You don’t need to be Irish to celebrate St. Patrick’s day. All you really need is a Kelly Green T-shirt, a tolerance for crowds, and a supportive group of friends who will wake you up at eight in the morning by blasting bagpipe music. But, if that’s not quite celebratory enough for you — if you want to have the kind of St. Patrick’s Day that’ll go down in history — you may want to consider spending March 17 in one of these cities, which host some of the biggest (and wildest) St. Paddy’s Day festivities in the world.
We made our selections for the best towns to celebrate St. Patrick's day based on three criteria: a significant Irish population, a prevalence of bars and pubs, and noteworthy St. Patrick’s Day traditions. We settled on 12 cities that make ideal St. Paddy’s Day destinations.
12. Boston, Massachusetts
Boston has the largest percentage of Irish people in the United States (20 percent), and its St. Patrick’s Day celebration is proportionately huge. The South Boston (“Southie”) Parade is one of the most famous (and, this year, most controversial) in the country. But the real party begins with the city’s official four-day, 15-bar pub crawl, which PubCrawls.com (yes, it exists) calls “one of the most anticipated events of the year.”
11. Scranton, Pennsylvania
Where is our St.-Patrick’s-themed episode of The Office? Scranton, the town in which the show is set, hosts a nationally renowned St. Patrick’s Day parade. With an estimated 12,000 annual participants, it is, according to the city, the second largest per capita parade in the nation.
10. Chicago, Illinois
Chicago’s St. Patrick’s Day tradition may be the most outlandish in the country, if not world. Every year, just a few hours before the city’s annual parade, members of the Journeymen Plumbers Union pour 40 pounds of green dye in the Chicago River, turning the major waterway into something resembling a giant Shamrock Shake.
9. Buffalo, New York
The famously frigid city in Upstate New York pulls no punches when it comes to St. Patrick’s Day. In addition to a large parade, Buffalo — which ranks as the eighth most Irish city in the U.S. — also hosts the largest AOH (Ancient Order of Hibernians) event in Western New York. But let’s not Irish step dance around the real attraction of the city: its bars. International Business Times reports that Buffalo is number 10 on the list of the U.S. cities with the most bars per capita, with seven bars for every 10,000 people.
8. Sydney, Australia
In recent years, Australia has seen a boom in its Irish population, with the largest concentration living in Sydney, where 6.6 percent of residents claim Hibernian descent. Sydney hosts a large St. Patrick’s Day parade, but its most iconic tradition its transformation of the famous opera house into a bright green symbol of Irish pride.
7. Kansas City, Missouri
Irish-Americans make up about 10 percent of the population of Kansas City, and St. Patrick’s Day is one of the city’s biggest cultural events of the year. In addition to a large parade, the city’s dozens of Irish restaurants and bars throw special events and offer pub-crawl-friendly deals.
6. New York City, New York
The first city in the United States to host a St. Patrick’s Day still throws a killer one: Every year, nearly two million spectators line the sidewalks of Fifth Avenue to watch more than 20,000 people march. After the parade, the green-shirted masses take the city’s bars and restaurants by storm. Like Thanksgiving and New Years, this is a day many wise Manhattanites reserve for pajamas, Netflix, and Seamless.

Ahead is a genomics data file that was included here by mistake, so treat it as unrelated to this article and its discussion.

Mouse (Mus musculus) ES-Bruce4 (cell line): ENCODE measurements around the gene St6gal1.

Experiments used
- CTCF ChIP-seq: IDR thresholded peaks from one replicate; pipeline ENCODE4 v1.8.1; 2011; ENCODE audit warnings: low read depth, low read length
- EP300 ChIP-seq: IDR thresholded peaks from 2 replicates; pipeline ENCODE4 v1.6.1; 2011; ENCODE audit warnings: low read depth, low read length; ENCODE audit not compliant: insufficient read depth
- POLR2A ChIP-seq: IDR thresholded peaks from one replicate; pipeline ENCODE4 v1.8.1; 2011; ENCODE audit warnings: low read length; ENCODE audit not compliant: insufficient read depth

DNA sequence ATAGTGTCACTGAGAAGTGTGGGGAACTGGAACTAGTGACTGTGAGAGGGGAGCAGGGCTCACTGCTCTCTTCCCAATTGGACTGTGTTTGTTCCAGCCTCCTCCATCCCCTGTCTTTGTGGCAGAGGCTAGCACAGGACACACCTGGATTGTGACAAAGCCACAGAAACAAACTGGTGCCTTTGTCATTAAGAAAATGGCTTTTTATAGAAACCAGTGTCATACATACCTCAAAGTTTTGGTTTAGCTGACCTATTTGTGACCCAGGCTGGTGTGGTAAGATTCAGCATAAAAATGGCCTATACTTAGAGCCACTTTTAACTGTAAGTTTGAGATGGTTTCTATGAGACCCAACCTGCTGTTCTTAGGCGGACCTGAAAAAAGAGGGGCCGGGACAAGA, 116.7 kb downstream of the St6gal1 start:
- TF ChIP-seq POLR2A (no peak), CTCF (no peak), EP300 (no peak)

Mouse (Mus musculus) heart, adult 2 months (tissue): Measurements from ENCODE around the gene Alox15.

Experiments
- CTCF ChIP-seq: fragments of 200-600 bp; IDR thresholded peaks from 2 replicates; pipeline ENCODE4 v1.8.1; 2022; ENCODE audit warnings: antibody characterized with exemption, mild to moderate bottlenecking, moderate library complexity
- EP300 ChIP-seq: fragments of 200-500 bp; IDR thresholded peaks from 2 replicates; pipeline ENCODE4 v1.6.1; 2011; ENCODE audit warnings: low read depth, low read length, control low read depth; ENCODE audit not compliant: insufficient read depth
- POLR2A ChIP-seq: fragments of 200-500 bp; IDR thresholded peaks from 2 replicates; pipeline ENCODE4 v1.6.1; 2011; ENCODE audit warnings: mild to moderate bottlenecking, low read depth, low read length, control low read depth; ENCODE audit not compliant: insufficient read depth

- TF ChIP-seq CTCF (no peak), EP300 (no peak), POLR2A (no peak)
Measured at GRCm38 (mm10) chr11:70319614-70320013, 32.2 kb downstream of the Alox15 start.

5. Butte, Montana
Butte calls itself the “Fifth Province of Ireland,” owing to its large Irish-American population and rich Hibernian culture. Its St. Patrick’s Day parade is so well-known throughout the region that most cities in Montana offer to bus residents to Butte for the festivities. Who knew: an oasis of Guinness and bagpipes all the way out in mountain country.
4. Toronto, Canada
The fact that Toronto once named its official hockey team the St. Patricks gives a good indication of how it feels about its Irish heritage. St. Paddy’s Day traditions include a parade that draws 100,000 spectators and a pub crawl through the city’s many Irish watering holes. (Guinness’ North American breweries are in Canada, so beer-hounds may want to think about getting their St. Paddy’s Day fill closer to the source.)
3. Savannah, Georgia
Surprise! In the land of verandahs and debutante balls, St. Patrick’s Day in heavily Irish Savannah, Georgia has become one of the largest cultural celebrations in the southeast. The city’s parade—one of the largest in the nation—draws as many as 500,000 spectators, making St. Patrick’s Day, according to TripAdvisor, “the most defining day on the calendar in Savannah.”
2. Philadelphia, Pennsylvania
The scale of Philly’s St. Paddy’s Day celebration owes as much to its large Irish population as it does to its beer scene and its famously hard-partying denizens. The parade — which is the second oldest in the country — kicks off a day of events that includes a pub crawl (duh), a Leprechaun Run at the Navy Yard, and a tour of Irish historical sites at Laurel Hill cemetery. (It is not recommended that these activities be combined.)
1. Dublin, Ireland
There’s probably nothing quite like celebrating St. Patrick’s Day in the capital city of the motherland, and if you have the chance to go, you won’t be disappointed. The celebration, which stretches over a number of days, includes a world-famous parade, a treasure hunt, a dancing festival, a gorgeous “greening” of the city’s buildings and monuments at night, and enough drinking to put even the hardest of partiers stateside to shame.